CD™ Series Electric Vibrators
MARTIN® CD Series Vibrators are designed and built to withstand the rigors of the industrial environment and operate in a continuous duty cycle.
This series is so tough we guarantee them for 3 years even when operated at 100% amplitude setting, in a 24/7 operating environment.
Each vibrator is manufactured using the latest automated techniques, insuring exact bearing and seal fits. Add vacuum impregnated windings and you have a high performance vibrator second to none.
Each one comes with a 3 year warranty.
Operates at 60 – 70 dBA, the same as a standard electric motor. Air driven piston vibrators operate as high as 120 dBA.
All MARTIN® CD-Series Electric Vibrators carry a full 3-year warranty when operated within factory recommendations.
Built to Last
Vacuum impregnated windings, o-ring seals, and machined surfaces provide an IP 66 rating to protect against the entry of dirt or water, virtually eliminating the possibility of failure.
- Operating Temperature: 3 Phase: -22° – 104° F, 1 Phase: 32° – 104° F.
- Adjustable Output: Weights can be positioned for precise control of force.
- Force (maximum): 20,000 force-lbs.
- Included: 115 Volt Single Phase units include starting capacitor and cord set.
Case Study: Flow Problems Solved with CD-Series Electric Vibrators
A large manufacturer of metal shelving was experiencing a parts flow problem on a sheet metal press. The parts being stamped were plugging the die which caused frequent quality problems and “die” damage.
A temporary solution was to have a worker stand on the other side of the press and manually pull hung-up parts with a hook, a tedious, costly, and potentially dangerous solution.
Martin Vibration designed a vibrating chute using two CD18-70 electric vibrators. Parts now flow without trouble.
Since using our vibrators, the manufacturer has been able to increase production and move their worker to a much more needed and productive role.
Case Study: CD Series Vibrator Prevents Production Breaks
A North Carolina material stone quarry, was having a problem with their pug mill plugging up and shutting down production.
The existing rotary electric vibrators that are installed on the pug mill were not sized properly which required them to operate at maximum output. This resulted in frequent motor failures and bearings to fail.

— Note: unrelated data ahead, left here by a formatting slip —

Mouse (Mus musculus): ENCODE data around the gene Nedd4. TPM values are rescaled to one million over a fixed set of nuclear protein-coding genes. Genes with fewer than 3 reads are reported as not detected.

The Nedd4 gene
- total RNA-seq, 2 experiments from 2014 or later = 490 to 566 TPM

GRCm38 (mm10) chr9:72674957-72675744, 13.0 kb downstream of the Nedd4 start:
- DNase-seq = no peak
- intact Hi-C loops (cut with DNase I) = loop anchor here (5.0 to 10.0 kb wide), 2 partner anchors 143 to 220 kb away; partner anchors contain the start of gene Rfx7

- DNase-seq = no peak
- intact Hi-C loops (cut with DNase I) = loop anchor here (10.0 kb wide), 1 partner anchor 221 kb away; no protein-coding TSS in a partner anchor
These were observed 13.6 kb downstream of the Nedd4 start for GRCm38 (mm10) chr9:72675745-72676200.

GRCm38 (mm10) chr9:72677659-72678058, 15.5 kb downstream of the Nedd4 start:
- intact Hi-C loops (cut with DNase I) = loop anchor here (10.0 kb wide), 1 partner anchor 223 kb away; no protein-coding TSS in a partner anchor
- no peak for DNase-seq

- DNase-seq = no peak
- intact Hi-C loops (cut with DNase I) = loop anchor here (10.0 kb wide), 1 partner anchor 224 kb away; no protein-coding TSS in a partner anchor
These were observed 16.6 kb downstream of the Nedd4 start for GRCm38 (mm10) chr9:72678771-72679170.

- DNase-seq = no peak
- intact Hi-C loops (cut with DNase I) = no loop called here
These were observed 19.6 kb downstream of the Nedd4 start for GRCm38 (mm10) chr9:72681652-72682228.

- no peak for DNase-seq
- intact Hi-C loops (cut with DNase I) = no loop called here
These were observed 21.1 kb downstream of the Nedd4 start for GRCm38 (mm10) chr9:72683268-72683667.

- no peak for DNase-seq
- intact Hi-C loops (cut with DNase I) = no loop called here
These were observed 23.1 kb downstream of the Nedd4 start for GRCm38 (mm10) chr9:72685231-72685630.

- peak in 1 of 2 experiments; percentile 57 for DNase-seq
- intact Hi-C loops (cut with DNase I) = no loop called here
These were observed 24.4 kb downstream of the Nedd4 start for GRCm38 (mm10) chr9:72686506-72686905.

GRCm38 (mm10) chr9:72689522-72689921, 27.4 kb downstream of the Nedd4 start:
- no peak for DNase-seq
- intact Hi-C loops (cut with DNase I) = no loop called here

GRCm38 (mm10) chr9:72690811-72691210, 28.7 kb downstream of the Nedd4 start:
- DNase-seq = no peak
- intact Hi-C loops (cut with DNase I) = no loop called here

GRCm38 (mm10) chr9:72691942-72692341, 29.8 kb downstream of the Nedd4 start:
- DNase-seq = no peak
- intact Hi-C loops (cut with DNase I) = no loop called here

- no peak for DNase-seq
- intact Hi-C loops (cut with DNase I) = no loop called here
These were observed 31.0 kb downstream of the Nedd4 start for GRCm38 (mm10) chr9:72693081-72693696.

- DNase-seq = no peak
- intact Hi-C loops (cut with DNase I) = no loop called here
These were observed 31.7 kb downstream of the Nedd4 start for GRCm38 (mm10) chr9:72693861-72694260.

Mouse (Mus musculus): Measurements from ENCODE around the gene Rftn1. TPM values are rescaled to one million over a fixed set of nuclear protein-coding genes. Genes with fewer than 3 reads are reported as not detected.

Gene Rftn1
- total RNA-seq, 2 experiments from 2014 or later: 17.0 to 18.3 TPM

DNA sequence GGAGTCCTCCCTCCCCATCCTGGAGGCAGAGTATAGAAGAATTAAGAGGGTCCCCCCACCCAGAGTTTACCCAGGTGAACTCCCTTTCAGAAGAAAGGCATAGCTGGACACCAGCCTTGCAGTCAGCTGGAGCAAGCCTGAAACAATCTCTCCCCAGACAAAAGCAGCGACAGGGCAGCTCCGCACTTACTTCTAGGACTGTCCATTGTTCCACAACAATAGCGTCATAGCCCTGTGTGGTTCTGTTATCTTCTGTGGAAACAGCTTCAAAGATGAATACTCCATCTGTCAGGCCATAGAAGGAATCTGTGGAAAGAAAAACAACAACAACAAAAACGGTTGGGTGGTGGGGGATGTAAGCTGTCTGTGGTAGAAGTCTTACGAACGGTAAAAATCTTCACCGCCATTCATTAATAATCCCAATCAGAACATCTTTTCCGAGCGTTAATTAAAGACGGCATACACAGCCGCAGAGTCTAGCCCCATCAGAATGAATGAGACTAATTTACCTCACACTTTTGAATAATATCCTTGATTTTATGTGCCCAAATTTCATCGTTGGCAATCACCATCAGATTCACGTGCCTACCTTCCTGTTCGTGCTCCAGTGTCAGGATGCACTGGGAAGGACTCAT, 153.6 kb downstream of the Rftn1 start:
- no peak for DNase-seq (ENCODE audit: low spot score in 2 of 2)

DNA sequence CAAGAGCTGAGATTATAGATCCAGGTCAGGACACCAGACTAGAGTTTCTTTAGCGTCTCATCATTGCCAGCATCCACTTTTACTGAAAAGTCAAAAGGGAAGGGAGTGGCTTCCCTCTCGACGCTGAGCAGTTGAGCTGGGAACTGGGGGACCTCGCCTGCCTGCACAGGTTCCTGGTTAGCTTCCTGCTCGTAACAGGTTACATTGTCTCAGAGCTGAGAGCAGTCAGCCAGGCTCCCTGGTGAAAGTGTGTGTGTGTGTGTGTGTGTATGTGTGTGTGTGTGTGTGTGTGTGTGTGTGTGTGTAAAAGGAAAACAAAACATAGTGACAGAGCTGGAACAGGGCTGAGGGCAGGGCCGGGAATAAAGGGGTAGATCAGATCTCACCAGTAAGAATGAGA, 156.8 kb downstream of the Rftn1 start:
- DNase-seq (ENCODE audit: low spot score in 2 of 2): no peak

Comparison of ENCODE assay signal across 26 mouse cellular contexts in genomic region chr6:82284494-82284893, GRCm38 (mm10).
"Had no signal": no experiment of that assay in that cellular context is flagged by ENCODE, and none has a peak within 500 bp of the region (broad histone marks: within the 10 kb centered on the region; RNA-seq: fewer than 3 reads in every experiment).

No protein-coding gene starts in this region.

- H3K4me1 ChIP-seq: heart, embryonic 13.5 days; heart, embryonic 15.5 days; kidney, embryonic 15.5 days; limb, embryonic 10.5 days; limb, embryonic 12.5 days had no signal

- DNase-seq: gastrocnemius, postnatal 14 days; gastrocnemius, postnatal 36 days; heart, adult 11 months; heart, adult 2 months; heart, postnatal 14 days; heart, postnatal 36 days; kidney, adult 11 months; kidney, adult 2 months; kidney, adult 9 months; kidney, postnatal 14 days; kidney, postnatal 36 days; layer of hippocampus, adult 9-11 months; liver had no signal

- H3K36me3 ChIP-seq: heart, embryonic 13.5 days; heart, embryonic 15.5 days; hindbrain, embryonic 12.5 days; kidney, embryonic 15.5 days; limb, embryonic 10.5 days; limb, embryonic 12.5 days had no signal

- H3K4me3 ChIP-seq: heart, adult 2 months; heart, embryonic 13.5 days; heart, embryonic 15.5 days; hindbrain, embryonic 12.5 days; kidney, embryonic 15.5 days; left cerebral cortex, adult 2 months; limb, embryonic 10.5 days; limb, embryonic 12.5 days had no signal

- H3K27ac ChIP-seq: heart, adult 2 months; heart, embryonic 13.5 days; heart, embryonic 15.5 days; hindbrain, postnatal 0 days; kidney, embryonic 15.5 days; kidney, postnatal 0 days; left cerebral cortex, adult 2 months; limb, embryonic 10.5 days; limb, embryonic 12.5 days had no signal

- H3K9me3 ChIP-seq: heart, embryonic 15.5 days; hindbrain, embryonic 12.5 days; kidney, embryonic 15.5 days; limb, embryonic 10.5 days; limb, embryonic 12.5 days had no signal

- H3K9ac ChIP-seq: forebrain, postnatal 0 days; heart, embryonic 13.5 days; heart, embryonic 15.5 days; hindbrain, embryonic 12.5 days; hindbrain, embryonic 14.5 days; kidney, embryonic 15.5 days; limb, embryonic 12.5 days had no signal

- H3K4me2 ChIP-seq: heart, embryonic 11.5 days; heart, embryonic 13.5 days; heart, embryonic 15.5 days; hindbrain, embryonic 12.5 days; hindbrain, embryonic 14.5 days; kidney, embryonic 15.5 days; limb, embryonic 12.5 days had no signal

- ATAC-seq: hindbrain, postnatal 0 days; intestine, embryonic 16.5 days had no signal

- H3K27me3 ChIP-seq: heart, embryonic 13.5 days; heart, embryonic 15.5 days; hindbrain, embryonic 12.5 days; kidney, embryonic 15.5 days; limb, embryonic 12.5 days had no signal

Martin Vibration replaced their existing electric vibrators with two CD36-1660s, both of which were installed on the pug mill. Each vibrator was mounted to a 3/4″ thick mount plate which was solid welded to an”I“beam. In turn this “I“beam was stitch welded vertically to the opposite sides of the pug mill and wired to the motor control center. Great care was taken in mounting the vibrator to the mount plate. The results are the
output became smooth with no plugging or buildup which no longer required them to shut down production.
Case Study: Peanut Packing Requires Minimal Damage Vibration
A manufacturer of stainless food handling equipment was having a problem with product damage in the handling of Spanish-style peanuts.
The stainless storage bin metered on to a belt at various rates depending on package size.
They would hammer this bin with a rubber mallet to induce heavier flow for larger packaging.
The addition of a MARTIN® CD18—470 Vibrator (set back to the lowest setting) moves the product smoothly with minimal damage. The manufacturer has since standardized on our products.
Case Study: Ostrich Farm Needs Help Removing Waste
An ostrich farm was searching for a faster and more efficient way to remove unwanted waste from their many ostrich pens throughout the property.
The farm’s previous method utilized a screen, and it required the tedious task of tilting and shaking the waste by hand. It had been situated on a 4×8 golf cart trailer for portability, and the tires were used as a vibrating mechanism between the ground and the trailer.
Ultimately, the solution was to attach our vibrator model CDS36-390 to the center of the reinforced screen frame, with it tightly secured to the trailer. The material now easily flows through the screen and can be re-spread again upon removal of the screen. The operation must be performed daily, and now it is completed by only one person in just one-fourth of the time.